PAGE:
Surveying 80 of Cornell’s pieces, the artist’s work is portrayed in four main themes including ‘Play and Experiment,’ ‘Collecting and Classification,’ ‘Observation and Exploration’ and ‘Longing and Reverie.’ The selection also includes some of Cornell’s major works like his Soap Bubble Sets, Medici Slot Machines and his Aviaries.
The last major solo exhibition of the artist held in Europe took place nearly 35 years ago. Before then, they were mostly held at the Museum of Modern Art in New York. Cornell personally never left America and rarely even New York City. However through his art and creations, Cornell was able to travel the world in a much more spiritual and abstract method. His display shows the sense of ‘Wanderlust’ he held in his mind and soul.
More than anything Cornell seemed to act as a ‘collector’ as he amassed an archive of items that he created and constructed into meaningful representations of time, longing and travel, to name a few. Many of the works revealed his own cultural interests in ballet, opera, cinema and theater as well as poetry, astronomy and ornithology.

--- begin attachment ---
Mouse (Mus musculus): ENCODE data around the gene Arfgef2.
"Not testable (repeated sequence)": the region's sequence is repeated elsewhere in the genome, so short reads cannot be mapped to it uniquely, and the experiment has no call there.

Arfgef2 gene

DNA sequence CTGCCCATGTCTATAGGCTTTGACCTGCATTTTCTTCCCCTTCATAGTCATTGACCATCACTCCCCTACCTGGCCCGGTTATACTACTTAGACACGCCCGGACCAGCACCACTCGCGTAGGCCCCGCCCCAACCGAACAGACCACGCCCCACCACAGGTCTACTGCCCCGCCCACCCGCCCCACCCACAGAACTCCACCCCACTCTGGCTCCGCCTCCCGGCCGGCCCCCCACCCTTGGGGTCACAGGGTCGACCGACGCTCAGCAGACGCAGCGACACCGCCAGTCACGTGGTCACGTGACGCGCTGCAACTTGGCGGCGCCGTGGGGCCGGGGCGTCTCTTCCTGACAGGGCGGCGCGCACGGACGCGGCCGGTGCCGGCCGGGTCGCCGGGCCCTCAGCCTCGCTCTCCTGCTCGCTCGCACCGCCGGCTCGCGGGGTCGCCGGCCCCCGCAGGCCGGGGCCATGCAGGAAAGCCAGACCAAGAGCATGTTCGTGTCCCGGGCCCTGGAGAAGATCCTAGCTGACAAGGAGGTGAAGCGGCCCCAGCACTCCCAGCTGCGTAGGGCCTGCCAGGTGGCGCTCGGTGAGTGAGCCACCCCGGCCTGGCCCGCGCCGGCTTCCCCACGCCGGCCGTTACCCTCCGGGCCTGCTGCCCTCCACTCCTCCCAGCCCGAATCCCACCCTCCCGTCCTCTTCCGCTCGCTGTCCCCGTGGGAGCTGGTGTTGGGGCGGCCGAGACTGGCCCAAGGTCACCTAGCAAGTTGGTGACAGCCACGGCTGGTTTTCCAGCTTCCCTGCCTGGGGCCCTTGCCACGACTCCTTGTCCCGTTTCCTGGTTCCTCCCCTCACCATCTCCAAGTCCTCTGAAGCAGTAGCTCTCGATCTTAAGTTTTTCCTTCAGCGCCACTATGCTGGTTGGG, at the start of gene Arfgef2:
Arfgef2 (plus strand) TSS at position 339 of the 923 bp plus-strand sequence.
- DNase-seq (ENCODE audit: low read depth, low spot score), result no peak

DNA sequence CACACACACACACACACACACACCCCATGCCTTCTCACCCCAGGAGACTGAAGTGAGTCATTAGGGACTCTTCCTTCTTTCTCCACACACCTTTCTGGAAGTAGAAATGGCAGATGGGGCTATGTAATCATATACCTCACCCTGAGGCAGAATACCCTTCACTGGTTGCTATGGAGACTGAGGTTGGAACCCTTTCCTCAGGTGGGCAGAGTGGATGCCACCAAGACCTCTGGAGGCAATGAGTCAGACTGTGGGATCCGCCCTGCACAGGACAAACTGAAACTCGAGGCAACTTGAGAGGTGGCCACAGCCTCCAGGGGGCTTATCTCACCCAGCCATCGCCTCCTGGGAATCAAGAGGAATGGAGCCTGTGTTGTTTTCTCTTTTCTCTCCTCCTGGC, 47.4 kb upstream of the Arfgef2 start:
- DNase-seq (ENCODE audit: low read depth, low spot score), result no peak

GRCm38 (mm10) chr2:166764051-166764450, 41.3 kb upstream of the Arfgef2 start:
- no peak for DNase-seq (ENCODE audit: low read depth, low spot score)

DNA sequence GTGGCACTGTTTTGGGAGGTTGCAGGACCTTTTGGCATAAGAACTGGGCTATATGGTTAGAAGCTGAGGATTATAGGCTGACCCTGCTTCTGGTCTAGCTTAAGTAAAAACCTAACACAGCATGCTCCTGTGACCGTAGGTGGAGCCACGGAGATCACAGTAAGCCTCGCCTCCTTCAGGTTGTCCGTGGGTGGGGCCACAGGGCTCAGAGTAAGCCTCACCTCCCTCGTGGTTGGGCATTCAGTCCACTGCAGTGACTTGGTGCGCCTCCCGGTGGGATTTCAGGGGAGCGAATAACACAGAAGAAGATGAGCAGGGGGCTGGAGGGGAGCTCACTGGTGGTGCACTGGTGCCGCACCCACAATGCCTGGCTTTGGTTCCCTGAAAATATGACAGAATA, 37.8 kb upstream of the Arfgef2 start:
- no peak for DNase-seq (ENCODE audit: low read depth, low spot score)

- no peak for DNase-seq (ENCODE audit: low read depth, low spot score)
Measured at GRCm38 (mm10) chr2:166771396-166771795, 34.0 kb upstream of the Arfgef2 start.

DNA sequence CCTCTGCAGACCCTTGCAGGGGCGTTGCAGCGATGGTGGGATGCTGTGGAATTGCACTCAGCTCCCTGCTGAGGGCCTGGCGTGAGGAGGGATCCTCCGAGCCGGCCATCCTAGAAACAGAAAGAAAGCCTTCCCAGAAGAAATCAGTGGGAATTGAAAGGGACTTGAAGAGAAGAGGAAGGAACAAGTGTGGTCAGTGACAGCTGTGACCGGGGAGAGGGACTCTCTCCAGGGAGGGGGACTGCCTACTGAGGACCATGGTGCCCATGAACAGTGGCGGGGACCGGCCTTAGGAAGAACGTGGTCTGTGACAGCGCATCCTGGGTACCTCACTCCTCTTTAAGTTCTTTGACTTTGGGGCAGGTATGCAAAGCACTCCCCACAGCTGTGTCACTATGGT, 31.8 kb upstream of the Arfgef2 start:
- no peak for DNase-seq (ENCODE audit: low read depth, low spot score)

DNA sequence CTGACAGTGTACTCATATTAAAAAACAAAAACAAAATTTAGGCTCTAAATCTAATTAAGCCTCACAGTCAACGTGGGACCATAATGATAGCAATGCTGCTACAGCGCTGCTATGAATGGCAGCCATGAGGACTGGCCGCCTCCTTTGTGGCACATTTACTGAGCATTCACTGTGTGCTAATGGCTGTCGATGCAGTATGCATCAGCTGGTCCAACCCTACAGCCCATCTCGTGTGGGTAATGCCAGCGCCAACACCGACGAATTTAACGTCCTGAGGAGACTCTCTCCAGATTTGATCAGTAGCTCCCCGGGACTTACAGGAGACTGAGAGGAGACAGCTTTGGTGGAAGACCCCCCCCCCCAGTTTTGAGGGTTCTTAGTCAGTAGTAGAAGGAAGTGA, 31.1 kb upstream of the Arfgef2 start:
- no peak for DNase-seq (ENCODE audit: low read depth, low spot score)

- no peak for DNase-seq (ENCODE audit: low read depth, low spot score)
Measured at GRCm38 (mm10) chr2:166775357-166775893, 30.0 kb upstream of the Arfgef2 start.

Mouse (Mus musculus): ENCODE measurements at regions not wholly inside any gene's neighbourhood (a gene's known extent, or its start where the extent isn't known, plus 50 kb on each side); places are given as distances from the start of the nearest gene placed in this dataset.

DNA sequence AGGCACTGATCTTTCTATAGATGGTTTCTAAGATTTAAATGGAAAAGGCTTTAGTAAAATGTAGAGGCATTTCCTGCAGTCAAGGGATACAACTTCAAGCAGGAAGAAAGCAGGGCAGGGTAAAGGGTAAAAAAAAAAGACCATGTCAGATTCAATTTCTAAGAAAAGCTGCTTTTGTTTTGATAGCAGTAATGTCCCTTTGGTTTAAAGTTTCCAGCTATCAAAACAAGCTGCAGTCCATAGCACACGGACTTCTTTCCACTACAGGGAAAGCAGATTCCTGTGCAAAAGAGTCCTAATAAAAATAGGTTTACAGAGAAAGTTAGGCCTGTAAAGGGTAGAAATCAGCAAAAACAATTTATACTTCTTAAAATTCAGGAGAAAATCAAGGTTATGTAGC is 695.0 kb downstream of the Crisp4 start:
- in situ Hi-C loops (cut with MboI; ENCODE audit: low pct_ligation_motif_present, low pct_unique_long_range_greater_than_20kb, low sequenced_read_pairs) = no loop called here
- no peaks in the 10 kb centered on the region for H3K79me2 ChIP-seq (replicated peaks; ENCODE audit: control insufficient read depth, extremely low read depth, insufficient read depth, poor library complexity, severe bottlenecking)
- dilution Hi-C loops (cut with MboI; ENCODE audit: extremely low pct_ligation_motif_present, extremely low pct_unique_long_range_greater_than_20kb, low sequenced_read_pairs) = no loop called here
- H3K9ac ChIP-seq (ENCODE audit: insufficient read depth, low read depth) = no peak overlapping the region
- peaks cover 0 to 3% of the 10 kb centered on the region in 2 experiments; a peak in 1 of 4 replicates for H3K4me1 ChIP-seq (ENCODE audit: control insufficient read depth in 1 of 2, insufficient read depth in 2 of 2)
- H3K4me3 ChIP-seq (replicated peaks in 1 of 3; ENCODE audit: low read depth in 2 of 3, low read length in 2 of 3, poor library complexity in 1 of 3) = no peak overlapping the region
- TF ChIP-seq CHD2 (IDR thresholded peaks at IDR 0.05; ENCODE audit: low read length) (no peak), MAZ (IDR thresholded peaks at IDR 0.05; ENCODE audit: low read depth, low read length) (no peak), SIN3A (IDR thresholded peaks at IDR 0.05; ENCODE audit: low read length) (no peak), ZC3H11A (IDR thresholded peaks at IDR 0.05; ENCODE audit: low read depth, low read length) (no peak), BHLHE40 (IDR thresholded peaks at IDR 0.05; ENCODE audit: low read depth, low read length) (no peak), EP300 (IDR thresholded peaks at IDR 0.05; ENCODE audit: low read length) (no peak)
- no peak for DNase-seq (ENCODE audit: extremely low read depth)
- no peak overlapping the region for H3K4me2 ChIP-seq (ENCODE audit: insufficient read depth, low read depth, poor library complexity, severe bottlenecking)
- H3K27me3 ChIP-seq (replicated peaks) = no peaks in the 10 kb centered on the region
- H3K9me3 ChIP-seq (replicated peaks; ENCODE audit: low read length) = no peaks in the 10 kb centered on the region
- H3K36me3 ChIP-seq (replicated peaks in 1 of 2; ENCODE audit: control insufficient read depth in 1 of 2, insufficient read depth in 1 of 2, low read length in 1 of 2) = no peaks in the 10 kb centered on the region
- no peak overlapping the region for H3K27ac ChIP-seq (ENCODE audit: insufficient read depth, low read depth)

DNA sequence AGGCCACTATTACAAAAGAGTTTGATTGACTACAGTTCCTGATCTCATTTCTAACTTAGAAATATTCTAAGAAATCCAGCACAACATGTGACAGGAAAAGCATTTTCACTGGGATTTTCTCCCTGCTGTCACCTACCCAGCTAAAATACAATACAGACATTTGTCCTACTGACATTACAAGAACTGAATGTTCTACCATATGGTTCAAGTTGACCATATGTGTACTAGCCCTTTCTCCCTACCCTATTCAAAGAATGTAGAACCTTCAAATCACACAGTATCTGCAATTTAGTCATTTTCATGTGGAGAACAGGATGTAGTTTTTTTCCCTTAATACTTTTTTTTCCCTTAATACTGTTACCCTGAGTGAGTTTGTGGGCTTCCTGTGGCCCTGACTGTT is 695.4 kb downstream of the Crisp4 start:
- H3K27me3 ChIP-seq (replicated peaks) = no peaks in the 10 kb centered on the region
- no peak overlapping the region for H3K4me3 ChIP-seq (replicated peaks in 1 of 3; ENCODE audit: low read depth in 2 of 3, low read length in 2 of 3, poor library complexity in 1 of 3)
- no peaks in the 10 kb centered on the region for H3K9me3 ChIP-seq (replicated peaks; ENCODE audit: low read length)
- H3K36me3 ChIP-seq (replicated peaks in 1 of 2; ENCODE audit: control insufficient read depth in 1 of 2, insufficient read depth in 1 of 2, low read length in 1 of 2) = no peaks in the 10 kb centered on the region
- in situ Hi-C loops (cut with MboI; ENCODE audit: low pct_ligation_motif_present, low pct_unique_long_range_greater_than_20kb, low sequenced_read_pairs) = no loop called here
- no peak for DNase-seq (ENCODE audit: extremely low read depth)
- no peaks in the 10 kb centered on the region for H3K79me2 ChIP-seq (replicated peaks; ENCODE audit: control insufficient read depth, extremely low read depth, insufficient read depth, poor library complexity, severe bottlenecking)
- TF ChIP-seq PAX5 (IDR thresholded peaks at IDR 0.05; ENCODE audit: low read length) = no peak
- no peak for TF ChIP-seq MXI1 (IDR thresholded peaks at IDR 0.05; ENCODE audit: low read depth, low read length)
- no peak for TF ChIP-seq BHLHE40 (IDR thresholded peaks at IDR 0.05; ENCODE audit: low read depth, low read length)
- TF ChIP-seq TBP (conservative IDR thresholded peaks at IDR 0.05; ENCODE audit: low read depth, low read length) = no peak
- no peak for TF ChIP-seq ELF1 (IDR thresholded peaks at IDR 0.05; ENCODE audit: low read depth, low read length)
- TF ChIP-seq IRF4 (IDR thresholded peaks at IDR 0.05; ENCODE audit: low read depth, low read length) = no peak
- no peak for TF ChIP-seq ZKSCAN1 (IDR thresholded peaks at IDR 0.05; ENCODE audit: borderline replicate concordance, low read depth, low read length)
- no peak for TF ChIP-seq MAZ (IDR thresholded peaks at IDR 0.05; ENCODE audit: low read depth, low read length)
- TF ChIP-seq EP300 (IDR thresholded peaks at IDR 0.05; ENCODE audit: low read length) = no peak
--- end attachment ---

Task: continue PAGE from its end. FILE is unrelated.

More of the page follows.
Many of the works selected specifically for the exhibition show the artist’s perception of Europe as well, including his imagery of the Belle Époque and the Italian Renaissance. Some of his signature pieces shown in these interests were his ‘shadow boxes,’ through which he created miniature worlds as well as producing collages and film.
The exhibition pays tribute to the forces of time, imagination and the ability to see art in even the most mundane of objects. A wonderful and innovative collection that is a must see for all art lovers.
By Biya Haq
Biya Haq has an extreme case of wanderlust that has brought her to London for the Summer of 2015. She loves all things cultural, edible, musical and did she mention edible? Going into her fourth year at Rutgers University in New Jersey, she is a journalism and media studies student with a passion for writing, traveling and eating.